Tamworth councillors have been inundated with calls from rural ratepayers about the state of the region’s dirt roads.
Cr Russell Webb’s phone won’t stop buzzing and everyone is telling him the same thing: “Our roads aren’t getting graded like they use to”.
At the moment, council has six grader crews to maintain its 1900km unseal road network. Cr Webb wants council to find money in the upcoming budget to add another grader to the fleet.
“We need to make sure there is another grader on roads carrying out maintenance and getting them to an acceptable level,” he said.
The majority of calls Cr Phil Betts receives were “not about the sealed roads, they’re about the grading program we have”.
“I understand the ramification of changing [the grading program], but we need to really look at it and see if it’s the best fit,” Cr Betts said.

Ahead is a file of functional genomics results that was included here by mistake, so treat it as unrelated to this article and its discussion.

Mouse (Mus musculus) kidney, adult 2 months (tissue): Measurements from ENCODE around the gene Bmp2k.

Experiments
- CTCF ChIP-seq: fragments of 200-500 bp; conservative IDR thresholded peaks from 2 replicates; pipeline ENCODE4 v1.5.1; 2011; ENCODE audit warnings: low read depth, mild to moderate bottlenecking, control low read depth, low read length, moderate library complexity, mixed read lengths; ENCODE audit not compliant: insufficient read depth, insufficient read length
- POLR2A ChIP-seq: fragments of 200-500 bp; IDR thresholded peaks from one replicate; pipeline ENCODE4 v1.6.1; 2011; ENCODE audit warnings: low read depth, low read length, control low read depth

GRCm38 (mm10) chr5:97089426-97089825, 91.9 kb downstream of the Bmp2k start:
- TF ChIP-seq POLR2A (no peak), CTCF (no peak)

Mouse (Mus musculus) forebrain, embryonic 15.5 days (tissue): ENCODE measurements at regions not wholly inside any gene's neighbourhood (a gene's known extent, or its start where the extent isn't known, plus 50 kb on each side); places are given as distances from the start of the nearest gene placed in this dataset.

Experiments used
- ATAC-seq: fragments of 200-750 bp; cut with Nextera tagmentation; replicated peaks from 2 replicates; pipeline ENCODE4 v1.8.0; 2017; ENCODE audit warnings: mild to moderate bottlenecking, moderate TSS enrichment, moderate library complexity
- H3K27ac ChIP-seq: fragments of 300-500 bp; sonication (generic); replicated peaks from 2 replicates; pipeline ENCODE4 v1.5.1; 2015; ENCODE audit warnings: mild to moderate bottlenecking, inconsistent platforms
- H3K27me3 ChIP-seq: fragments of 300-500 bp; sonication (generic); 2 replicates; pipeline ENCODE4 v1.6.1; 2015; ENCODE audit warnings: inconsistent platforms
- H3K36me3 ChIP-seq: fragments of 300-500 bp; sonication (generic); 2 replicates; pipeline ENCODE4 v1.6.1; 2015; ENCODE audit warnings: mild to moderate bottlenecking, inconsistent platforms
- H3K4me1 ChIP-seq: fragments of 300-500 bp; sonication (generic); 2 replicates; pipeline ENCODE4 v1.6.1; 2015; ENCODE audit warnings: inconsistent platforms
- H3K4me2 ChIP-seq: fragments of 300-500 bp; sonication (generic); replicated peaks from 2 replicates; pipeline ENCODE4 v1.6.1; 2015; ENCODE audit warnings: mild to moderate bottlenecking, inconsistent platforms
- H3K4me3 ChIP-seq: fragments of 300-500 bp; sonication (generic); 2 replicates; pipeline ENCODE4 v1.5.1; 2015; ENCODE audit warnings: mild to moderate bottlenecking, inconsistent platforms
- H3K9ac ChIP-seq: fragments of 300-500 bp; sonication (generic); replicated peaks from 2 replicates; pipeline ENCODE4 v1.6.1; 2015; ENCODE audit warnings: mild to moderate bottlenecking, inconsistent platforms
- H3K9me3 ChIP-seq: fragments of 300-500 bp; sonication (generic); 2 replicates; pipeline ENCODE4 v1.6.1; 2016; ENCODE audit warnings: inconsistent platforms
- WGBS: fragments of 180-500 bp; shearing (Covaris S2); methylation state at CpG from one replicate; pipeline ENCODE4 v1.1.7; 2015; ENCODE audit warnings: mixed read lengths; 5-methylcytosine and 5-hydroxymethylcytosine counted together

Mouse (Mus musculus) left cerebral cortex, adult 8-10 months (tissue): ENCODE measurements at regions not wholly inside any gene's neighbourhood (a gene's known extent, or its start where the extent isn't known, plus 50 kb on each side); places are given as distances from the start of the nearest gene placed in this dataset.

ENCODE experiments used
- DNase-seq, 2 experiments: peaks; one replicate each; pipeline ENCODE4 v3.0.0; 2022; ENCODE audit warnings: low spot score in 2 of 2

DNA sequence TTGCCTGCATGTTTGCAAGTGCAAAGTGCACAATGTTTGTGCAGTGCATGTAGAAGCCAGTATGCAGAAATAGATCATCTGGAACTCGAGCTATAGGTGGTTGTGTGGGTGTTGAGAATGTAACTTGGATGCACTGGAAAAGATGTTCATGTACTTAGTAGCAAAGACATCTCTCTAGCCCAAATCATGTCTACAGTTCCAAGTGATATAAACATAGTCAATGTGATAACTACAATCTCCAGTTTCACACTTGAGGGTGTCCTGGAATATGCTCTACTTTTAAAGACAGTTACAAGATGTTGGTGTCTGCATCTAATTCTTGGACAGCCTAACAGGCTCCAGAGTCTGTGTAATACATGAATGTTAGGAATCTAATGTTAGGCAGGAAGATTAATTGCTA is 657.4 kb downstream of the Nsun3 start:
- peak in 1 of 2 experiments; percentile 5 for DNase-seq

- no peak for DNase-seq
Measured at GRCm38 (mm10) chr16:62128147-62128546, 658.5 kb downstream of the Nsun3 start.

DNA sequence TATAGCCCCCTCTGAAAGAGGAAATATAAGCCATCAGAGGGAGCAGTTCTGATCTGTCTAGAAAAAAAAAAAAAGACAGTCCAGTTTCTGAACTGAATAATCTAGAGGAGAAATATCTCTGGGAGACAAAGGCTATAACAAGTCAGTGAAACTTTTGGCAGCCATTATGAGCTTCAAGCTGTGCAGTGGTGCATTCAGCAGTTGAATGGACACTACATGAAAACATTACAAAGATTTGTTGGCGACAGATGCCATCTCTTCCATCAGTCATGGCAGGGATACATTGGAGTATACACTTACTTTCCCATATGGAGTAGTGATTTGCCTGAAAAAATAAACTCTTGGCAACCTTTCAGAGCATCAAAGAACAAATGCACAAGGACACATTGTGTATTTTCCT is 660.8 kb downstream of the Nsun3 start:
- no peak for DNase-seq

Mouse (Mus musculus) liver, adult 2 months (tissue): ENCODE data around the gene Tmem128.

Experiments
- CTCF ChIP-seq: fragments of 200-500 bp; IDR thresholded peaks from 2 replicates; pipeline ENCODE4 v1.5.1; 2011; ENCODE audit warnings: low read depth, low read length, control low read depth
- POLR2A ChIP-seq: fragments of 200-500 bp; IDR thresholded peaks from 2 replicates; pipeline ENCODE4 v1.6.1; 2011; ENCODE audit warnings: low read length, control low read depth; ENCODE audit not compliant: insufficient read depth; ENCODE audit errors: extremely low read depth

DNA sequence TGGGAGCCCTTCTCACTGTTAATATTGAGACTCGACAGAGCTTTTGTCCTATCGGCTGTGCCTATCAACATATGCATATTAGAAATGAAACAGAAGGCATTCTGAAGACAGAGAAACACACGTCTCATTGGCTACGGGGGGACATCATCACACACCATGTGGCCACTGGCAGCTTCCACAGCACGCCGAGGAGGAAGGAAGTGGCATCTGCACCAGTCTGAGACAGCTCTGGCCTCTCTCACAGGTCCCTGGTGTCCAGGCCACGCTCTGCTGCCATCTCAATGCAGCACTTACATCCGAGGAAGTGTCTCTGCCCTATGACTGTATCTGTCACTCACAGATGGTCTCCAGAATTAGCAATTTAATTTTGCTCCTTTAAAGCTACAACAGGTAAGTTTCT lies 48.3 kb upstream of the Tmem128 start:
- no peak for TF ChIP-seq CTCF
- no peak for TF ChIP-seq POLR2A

“I know the re-sheeting program has worked quite well in the past, but is that best suited to our ratepayers?”
Cr Jim Maxwell made a commitment to travel every road in the council area during his term.
“I’ve done a fair proportion already and some of them are horrific,” Cr Maxwell said.
“I think it’s something we need to sit down and address.”
Despite living in a residential area, Cr Mark Rodda also receives calls from outer-lying residents with the same concerns.
“I’m no engineer, but I don’t think I would like to travel along those roads in my little sedan each day,” Cr Rodda said.
In November last year, councillors voted to spend an additional $650,000 to tackle the backlog of unsealed road maintenance, after six months of heavy rain battered the dirt road network.
At the time, council had received 476 requests for unsealed road maintenance in six months – more than double over the same period the year before.
On average, council spends $1.8m on gravel re-sheeting or renewing unsealed roads – in the last four years more than 350km have been re-sheeted.